(UNHCR) – Exactly one year ago, a 53-year-old Syrian refugee called Issak* emerged from the darkness and crossed Syria’s border with Jordan. He was followed by about 450 refugees that night, and these exhausted, scared people became the first inhabitants of the brand new Za’atri Refugee Camp, located about a dozen kilometres further inside Jordan.
A year later, Za’atri is home to 120,000 people, mostly women and children, making it the world’s second largest refugee camp after Dadaab in Kenya. It was originally seen as a temporary stop. “I thought that after a month I’d come back to Syria,” Issak recalled.
Back then, a smattering of tents dotted the landscape. There were no paved roads or electricity. Today, it sprawls across the landscape, teeming with humanity as one of the largest urban centres in Jordan. And there seems to be no end in sight to its growth.
It’s like a huge caravan park, with more than 17,000 of the vehicles providing shelter for the Syrians – the most recent funded by Kuwait. Hundreds of thousands of loaves of flat bread are given out each morning and several million litres of water are trucked in daily to this arid area. Thousands of latrines and showers have been constructed.
More than 270 Jordanian teachers work in the camp’s primary and secondary schools, accompanied by 90 Syrian assistants. Thirty-three child-friendly spaces have been developed. Some 1,000 businesses line Za’atri’s streets. Ten children are born in the camp each day. Tens of thousands of children in the camp have been vaccinated against measles.
Setting up and expanding the camp has been a major challenge. It’s the equivalent of building a city the size of Cambridge in England or Fargo in the United States in a single year. Moreover, the camp is under-funded and under-staffed. Security issues remain a challenge. “It’s been a year of mixed emotions,” said Andrew Harper, UNHCR’s representative in Jordan. “We’ve accomplished so much, but the needs are simply tremendous.”
Nevertheless, most of the Syrian refugees in Za’atri work with UNHCR and its partners to make the best of their situation. With the conflict in Syria showing no signs of easing, refugees have started their own businesses. Some have even built small fountains as reminders of the homes they have left behind. Refugee leaders and community members take part in everything from health committees to garbage collection and the distribution of electricity networks.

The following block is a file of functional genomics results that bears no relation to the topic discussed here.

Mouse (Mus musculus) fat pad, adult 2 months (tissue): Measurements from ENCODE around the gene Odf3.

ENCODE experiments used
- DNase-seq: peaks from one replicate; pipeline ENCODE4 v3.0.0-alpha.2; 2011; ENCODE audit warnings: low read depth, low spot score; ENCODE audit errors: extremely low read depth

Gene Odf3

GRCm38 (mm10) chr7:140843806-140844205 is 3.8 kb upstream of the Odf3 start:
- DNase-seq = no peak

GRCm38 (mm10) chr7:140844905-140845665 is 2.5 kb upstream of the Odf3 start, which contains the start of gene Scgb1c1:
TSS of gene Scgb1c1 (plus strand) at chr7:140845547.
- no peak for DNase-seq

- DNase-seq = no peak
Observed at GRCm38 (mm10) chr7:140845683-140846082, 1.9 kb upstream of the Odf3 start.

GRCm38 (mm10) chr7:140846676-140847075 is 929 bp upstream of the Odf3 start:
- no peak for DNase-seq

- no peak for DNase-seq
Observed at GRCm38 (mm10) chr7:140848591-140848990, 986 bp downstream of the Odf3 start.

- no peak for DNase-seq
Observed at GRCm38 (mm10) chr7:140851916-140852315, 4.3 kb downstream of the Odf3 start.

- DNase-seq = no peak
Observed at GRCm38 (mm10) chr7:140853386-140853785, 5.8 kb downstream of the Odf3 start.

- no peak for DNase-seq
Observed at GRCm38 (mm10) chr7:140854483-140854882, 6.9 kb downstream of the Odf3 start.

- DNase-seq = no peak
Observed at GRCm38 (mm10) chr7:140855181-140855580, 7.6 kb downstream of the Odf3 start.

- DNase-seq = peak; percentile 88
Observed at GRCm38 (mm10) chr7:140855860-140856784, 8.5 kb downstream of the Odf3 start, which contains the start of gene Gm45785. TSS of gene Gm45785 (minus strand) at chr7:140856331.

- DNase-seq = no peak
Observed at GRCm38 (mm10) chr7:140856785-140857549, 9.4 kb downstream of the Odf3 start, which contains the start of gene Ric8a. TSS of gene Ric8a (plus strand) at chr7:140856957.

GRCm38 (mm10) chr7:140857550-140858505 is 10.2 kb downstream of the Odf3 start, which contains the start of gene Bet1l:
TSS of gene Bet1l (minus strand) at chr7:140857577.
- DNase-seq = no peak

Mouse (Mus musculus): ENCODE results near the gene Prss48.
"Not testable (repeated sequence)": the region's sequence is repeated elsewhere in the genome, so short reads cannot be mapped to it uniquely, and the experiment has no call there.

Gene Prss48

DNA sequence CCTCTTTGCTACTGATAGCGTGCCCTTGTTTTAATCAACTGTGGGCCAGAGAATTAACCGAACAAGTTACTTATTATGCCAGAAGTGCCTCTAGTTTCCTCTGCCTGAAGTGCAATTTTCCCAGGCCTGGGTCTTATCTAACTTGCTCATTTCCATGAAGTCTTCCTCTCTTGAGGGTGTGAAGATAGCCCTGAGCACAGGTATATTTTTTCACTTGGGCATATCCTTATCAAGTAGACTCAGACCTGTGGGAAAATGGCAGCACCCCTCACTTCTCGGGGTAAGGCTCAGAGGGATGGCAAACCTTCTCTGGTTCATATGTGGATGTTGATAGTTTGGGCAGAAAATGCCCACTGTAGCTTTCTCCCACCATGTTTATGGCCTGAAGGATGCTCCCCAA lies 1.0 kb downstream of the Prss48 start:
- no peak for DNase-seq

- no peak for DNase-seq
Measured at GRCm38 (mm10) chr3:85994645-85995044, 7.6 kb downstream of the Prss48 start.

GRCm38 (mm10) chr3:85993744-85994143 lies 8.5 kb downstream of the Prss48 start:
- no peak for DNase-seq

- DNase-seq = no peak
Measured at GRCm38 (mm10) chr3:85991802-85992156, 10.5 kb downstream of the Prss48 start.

One refugee, Gassem, keeps busy by tending to an embryonic garden that he began just a few weeks ago. Beans, corn and tomato plants are beginning to sprout. A chicken wanders around the space near his caravan. “I want to see green again,” said the 24-year-old, who worked as a vegetable seller in the nearby Syrian city of Dara’a before he fled six months ago. “Green reminds me of home.”
With the thunder of artillery and mortar fire still raging across the border, he knows that Za’atri may have to be home for a while. “The war is getting worse and worse,” he said. “We are grateful to be here.”
The Syrians who left all behind, try to live as normal a life as possible here. On Za’atri’s main thoroughfare, dubbed the Champs-¬Élysées, 28-year-old Mohammed has started his own hardware store. Profits are meagre, but he still gives some money to widows and those living with disability.
He sees his establishment as part of an effort to meet the needs of his community. “Eight months ago things were not good, but now we’re going in a better direction,” he says. “People are starting to find work in the camp and we’re working with community organizations.”
Za’atri was opened in part to ease some of the burden on Jordanian host families who opened their homes to thousands of desperate and destitute Syrian refugees. Holding centres for refugees were choc-a-bloc with mostly women and children seeking safety from the violence across the border.
The luxury of safety is not lost on new arrivals like 34-year-old Fatima,* who registered as a refugee less than 24 hours ago. Fatima and her seven children fled from home after their village of Babel Amar was shelled. They went from village to village, at each stop encountering nothing but the fire of warfare.
They moved to the desert areas of Syria – where they were reliant on the mercy of local residents for food and water – before crossing the border and coming to Za’atri camp. “We’re just living under God’s mercy,” she said.